Scientists weigh in on both sides but accepting free will allows us to avoid some serious problems around logic and personal freedom.
Egnor: Now let’s get to the neuroscience. Neuroscience has a lot to contribute to the debate over free will and all of it supports the reality of free will. There isn’t a shred of neuroscientific evidence that contradicts the reality of free will.
By accepting the fundamental, unequivocal logical fact that our experiential existence is necessarily, entirely mental in nature, and accepting the unambiguous scientific evidence that supports this view, we can move on to the task of developing a functioning and useful theory of mental reality. I will attempt to roughly outline such a theory here, with Read More…
They think it’s an illusion, of course. Dawkins recommends Richard Dennett on the subject but Dennett also thinks that consciousness is an illusion. Michael Egnor would say, if your proposition is that consciousness is an illusion, then you don’t have a proposition.
George Ellis: If you seriously believe that fundamental forces leave no space for free will, then it’s impossible for us to genuinely make choices as moral beings. We wouldn’t be accountable in any meaningful way for our reactions to global climate change, child trafficking or viral pandemics. The underlying physics would in reality be governing Read More…
This is not an excellent time to be a materialist. Materialism is losing its Cool. It’s not even making sense.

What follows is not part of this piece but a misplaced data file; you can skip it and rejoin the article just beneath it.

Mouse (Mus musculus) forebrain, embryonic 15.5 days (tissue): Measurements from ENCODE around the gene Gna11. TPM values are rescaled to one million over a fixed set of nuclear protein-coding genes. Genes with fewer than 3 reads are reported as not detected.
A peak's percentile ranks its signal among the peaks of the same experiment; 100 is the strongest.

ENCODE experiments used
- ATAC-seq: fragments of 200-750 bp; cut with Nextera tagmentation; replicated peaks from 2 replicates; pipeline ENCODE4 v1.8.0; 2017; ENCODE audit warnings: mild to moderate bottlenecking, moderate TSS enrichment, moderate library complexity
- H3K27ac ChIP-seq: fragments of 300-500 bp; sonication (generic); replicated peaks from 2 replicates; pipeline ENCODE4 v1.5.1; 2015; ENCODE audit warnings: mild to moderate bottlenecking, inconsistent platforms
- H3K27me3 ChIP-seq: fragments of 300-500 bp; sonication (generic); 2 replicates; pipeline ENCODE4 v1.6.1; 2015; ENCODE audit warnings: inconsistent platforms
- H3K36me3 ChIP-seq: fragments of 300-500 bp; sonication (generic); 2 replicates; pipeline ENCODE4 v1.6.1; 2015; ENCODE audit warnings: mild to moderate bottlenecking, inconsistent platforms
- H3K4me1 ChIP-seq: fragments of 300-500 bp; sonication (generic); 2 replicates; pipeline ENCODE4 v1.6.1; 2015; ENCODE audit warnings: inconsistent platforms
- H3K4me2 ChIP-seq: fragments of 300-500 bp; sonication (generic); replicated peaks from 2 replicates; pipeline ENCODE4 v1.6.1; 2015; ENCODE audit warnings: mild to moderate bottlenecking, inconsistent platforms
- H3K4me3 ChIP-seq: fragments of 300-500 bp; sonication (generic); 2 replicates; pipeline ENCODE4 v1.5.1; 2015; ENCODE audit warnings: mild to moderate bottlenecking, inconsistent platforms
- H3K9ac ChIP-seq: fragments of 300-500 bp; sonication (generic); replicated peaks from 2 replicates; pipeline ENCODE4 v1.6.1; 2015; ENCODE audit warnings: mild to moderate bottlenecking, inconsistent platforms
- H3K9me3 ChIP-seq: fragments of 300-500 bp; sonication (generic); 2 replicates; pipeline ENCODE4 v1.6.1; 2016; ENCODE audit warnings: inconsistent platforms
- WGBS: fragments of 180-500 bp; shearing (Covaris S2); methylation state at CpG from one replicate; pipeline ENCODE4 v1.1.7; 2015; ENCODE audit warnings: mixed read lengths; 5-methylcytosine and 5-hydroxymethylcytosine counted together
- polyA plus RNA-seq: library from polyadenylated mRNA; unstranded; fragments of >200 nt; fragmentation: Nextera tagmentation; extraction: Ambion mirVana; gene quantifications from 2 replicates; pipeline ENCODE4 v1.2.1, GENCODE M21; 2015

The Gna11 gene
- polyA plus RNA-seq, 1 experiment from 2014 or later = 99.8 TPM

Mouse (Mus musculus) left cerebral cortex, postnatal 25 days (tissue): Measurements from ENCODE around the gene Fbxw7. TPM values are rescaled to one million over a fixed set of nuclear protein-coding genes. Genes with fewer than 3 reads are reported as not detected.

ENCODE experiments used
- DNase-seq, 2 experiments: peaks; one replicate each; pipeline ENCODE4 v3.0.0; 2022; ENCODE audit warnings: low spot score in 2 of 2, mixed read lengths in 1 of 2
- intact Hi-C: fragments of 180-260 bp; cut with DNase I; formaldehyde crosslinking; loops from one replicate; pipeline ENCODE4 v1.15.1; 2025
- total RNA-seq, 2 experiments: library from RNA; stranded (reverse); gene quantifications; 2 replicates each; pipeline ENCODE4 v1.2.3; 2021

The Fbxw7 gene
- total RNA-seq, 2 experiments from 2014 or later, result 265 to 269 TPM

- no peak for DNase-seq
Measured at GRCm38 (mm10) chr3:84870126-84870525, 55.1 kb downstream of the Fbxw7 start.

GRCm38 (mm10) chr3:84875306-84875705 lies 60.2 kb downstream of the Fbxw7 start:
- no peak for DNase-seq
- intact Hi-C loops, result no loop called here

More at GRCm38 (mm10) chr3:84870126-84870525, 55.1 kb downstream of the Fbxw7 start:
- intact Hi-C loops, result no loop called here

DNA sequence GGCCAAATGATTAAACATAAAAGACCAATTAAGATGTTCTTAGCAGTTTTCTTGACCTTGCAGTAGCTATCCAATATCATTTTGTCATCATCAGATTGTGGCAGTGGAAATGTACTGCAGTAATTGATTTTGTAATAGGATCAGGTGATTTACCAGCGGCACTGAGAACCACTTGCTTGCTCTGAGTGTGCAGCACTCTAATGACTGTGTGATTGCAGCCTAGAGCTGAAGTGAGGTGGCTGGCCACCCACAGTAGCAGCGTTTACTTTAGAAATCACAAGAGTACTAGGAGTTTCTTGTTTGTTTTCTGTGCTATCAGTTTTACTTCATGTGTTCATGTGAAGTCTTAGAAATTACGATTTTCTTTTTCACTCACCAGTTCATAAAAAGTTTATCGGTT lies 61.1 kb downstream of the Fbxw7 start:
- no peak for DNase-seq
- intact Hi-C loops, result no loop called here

Egnor: Someday, I predict, there will be a considerable psychiatric literature on the denial of free will. It’s essentially a delusion dressed up as science. To insist that your neurotransmitters completely control your choices is no different than insisting that your television or your iphone control your thoughts. It’s crazy.
When New Scientist’s world comes away feeling empowered by stuff like this, what does it mean for the rest of us?
Sometimes, says Michael Egnor (below right), misrepresentation may be deliberate because Libet’s work doesn’t support a materialist perspective.
At first, Libet thought that free will might not be real. Then he looked again…
He wants to and he tried to—at a speaking engagement at Williams U. But if he is a meat puppet, well, …
He does not really address the fact that most naturalists don’t actually believe that the free will he assumes actually exists.
In everyday life, we casually throw around the terms “confidence,” “chance,” and “likely.” We sometimes attach numbers too. We say that an event has a 90% chance of occurring. But, what do we mean by a “90% chance”?
If it was just noise, you may not hear that any time soon from the textbook mill.